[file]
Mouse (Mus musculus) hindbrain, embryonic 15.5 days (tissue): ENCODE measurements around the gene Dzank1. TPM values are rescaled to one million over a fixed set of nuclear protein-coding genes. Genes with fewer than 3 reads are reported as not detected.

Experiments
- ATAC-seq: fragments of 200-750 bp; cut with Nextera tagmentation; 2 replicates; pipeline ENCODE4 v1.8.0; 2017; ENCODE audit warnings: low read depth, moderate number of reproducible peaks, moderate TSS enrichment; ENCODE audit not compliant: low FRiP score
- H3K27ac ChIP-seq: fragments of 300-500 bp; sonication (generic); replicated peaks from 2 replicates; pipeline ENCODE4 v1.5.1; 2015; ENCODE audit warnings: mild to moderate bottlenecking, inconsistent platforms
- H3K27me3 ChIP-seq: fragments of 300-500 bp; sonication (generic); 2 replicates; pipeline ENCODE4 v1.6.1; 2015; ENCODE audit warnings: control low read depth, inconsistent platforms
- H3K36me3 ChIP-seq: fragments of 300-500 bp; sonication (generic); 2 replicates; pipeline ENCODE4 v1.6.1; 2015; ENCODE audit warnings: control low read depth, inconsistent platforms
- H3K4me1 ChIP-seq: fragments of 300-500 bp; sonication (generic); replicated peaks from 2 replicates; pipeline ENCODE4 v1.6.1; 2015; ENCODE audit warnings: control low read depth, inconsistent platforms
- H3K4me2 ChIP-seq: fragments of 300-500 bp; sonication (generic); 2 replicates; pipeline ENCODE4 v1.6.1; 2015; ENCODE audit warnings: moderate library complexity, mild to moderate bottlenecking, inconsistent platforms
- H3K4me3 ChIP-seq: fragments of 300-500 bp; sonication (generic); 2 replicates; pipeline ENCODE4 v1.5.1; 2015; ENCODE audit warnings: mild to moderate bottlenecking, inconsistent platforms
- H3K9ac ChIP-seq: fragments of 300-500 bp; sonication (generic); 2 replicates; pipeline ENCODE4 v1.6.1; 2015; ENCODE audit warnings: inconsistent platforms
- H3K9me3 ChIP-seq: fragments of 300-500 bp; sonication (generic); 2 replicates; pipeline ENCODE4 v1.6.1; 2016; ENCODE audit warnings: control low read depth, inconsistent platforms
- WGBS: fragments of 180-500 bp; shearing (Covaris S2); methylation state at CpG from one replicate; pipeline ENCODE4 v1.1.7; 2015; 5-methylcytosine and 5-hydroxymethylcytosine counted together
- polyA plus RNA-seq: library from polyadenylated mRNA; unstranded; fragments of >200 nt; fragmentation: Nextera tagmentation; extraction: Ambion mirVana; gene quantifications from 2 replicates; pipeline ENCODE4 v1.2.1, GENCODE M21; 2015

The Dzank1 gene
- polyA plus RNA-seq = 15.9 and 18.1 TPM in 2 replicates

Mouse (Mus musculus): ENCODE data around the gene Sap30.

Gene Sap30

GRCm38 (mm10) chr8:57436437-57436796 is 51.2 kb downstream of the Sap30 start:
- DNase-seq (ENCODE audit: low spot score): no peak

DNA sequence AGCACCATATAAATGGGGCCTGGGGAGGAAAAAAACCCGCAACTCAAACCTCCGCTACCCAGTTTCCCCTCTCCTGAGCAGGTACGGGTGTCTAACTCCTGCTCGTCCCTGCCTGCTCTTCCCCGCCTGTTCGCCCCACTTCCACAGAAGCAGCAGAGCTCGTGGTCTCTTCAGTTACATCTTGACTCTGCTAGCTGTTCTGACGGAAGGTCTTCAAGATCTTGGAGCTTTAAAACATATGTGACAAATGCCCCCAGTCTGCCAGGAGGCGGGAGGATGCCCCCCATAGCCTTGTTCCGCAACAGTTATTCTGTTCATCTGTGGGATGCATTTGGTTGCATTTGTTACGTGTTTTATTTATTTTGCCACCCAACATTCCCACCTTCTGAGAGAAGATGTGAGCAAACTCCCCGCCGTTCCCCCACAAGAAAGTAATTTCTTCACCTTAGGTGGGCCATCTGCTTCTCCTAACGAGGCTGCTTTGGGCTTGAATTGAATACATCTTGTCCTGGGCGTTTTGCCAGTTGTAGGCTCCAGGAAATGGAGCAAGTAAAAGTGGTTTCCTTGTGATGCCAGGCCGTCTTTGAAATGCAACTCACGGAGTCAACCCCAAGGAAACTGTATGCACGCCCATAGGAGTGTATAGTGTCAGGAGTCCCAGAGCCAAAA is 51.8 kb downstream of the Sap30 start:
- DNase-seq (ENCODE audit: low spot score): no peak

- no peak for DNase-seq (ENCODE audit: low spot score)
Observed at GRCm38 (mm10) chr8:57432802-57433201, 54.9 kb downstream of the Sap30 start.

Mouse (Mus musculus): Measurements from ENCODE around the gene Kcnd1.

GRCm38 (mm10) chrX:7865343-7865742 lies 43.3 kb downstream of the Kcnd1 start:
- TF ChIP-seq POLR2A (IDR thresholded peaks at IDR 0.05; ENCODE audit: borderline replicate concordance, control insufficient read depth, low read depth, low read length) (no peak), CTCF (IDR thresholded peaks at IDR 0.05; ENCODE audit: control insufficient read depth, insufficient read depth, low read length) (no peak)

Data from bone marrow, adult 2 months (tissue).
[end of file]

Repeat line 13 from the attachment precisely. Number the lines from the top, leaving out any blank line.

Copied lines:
- polyA plus RNA-seq: library from polyadenylated mRNA; unstranded; fragments of >200 nt; fragmentation: Nextera tagmentation; extraction: Ambion mirVana; gene quantifications from 2 replicates; pipeline ENCODE4 v1.2.1, GENCODE M21; 2015